Ninety-seven degrees yesterday. We go from January-in-June to too darned hot.
I reminded myself Joel had it worse. I could at least keep the inside temps down (and I see that as of today, Joel has some hope for that, too; yay, Joel). Not until after 8:00 last night did it cool to pleasantness. I hauled the computer outside and completed a long and overdue pair of emails to a friend. That felt good.
It was already 75 at 6:00 this morning, and 80 on our morning dog walk. But that’s where the day decided to settle. Low 80s with a slight breeze. Absolute summertime perfection.
It was cool enough that I went out and painted wood preservative on the cut ends and edges left from May’s portion of the Great Foundation and Screen Porch Project, then screwed steel tie plates down everywhere the new posts meet the new beams.
I’m counting on the tie plates for an extra boost of structural integrity in event of an earthquake.
Wood construction is earthquake friendly. Shake it and it sways. It can sway a long time and a long ways before it breaks. During the last notable quake I was in (Nisqually, 2001), the only local damage was to elderly concrete block foundations. The wooden deck and frame of my yurt creaked like a vintage sailing ship in a storm, but suffered no harm.
This house has a post-and-beam (aka block-and-beam) foundation, verboten under the current building code. But as long as it’s not rotting and collapsing into the mud, I’m happy with it. Still, far as I can tell nothing but gravity keeps the foundation beams resting on their posts. I’ve long wanted to affix tie plates. The Wandering Monk will crawl under the house to retrofit the rest of the foundation with plates later.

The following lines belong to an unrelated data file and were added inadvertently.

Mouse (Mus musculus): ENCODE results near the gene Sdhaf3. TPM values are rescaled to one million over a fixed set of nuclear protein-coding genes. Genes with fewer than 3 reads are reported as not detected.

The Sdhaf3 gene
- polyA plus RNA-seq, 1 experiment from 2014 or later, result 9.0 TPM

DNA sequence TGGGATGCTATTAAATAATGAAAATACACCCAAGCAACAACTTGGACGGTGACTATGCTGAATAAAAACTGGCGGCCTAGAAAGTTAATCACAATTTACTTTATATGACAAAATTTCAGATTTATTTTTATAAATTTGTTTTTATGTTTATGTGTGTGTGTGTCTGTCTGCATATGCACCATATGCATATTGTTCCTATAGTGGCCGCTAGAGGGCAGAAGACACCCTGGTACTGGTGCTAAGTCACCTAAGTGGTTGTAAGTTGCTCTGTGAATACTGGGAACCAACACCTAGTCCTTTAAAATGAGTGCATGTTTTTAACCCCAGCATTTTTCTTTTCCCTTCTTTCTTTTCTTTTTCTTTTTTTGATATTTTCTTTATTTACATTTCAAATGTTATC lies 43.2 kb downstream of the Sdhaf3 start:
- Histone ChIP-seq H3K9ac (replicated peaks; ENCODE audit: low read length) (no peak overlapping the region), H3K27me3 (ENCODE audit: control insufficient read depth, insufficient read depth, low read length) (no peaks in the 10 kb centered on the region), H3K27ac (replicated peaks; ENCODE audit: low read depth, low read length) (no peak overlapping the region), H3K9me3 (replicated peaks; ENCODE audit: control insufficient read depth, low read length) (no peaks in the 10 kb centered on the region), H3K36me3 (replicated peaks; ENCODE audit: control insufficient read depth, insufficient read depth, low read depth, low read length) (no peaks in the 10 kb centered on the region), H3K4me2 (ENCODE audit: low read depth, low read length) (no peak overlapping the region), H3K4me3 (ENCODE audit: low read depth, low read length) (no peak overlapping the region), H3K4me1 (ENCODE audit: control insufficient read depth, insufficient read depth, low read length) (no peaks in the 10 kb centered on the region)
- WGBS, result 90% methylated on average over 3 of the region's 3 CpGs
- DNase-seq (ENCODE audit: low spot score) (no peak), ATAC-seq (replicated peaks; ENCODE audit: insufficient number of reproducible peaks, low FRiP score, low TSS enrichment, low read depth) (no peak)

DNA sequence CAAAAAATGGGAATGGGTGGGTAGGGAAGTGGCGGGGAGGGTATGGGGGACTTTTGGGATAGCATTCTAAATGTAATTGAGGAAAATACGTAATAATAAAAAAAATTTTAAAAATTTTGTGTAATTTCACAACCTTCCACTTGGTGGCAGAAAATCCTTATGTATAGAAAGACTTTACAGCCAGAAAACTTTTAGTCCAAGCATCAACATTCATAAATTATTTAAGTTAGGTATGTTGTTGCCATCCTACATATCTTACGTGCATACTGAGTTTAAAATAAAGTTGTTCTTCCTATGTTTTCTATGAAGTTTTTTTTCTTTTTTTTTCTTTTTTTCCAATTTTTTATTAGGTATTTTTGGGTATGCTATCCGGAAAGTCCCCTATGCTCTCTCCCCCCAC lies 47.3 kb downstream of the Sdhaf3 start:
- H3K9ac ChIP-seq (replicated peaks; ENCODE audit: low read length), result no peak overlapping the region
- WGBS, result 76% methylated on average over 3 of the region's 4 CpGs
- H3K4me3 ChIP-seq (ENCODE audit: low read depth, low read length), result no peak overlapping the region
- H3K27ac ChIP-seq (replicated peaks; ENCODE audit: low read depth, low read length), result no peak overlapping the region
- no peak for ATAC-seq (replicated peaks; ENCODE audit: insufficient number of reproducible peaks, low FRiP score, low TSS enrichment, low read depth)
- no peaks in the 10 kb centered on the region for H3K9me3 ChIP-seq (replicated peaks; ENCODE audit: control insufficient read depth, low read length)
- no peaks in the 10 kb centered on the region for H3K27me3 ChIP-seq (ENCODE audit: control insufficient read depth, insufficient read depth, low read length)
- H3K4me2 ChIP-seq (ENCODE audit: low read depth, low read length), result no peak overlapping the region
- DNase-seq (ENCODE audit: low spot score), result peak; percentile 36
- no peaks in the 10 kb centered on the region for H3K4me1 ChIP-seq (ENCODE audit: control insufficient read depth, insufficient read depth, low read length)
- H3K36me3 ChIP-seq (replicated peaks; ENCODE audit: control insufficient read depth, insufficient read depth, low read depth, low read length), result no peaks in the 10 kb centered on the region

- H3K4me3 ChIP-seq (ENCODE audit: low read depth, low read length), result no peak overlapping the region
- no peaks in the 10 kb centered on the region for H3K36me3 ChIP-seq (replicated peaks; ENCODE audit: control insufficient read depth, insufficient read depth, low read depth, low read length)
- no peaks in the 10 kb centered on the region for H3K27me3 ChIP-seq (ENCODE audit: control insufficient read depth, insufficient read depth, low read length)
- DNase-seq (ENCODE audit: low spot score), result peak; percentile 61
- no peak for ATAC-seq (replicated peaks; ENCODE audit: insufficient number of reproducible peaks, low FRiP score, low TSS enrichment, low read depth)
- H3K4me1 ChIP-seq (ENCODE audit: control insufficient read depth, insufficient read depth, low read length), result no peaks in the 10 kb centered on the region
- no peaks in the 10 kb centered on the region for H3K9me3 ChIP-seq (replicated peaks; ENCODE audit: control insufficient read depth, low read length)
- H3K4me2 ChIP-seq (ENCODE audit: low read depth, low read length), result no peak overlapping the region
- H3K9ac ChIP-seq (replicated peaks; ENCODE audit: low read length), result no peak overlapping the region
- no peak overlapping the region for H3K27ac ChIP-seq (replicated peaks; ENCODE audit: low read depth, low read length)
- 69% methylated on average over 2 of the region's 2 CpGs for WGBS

I’m hoping it’s not delusional to believe these plates will help, should we ever get The Big One. Worse come to worst, they’re an inexpensive, low-labor gamble. Can’t hurt.
So after finishing treatment and tie plates, I made myself a nice glass of iced tea, then went out onto the soon-to-be screen porch (currently subfloored and roofed, but not framed or screened) and relaxed on a bentwood rocker. I took Ava with me, attaching the handle of her long leash to a baker’s rack that’s going to live on the porch. For half an hour I wrote while she sat placidly, sniffing the air and watching the sights.
Strangers I meet often comment on what a good dog Ava is.
That’s because they don’t know her.
After a companionable idyll, Ava spotted something in the yard that I didn’t see until too late: a deer.
WHAM! Off she took at just under the speed of sound. Down — on me! — came the baker’s rack, everything that was on it, its two now-detached shelves, two jumbo ammo cans that had been sitting next to it, an end table, a box of crackers, and naturally my nearly full glass of ice tea. Which chose to fall on the notebook I was writing in. Off Ava and Bambi went, with a length of pink-and-orange leash flopping behind them.
So much for pastoral idylls.
At least Ava turned back before she and her leash tangled hopelessly in trees and brush. That’s something. And Bambi got away. Bambi always does, because Ava’s quick on the prey-drive trigger but not persistent. Once the deer was in the brush and headed back up the hill, Ava decided the lawn was entertaining enough. She was sniffing away at the grass and came willingly when I dug myself out from under the rubble and fetched her.
She’s always happy to come with me. ‘Cause Ava’s a good dog. Yeah.
Thanks to my friend in high finance and other friends of the blog, the money’s in the bank for the rest of the summer’s structural (and related) work. The Monk’s got small projects to finish for other clients, plus the Fourth of July to celebrate, so we’re scheduled to be back to serious work July 6.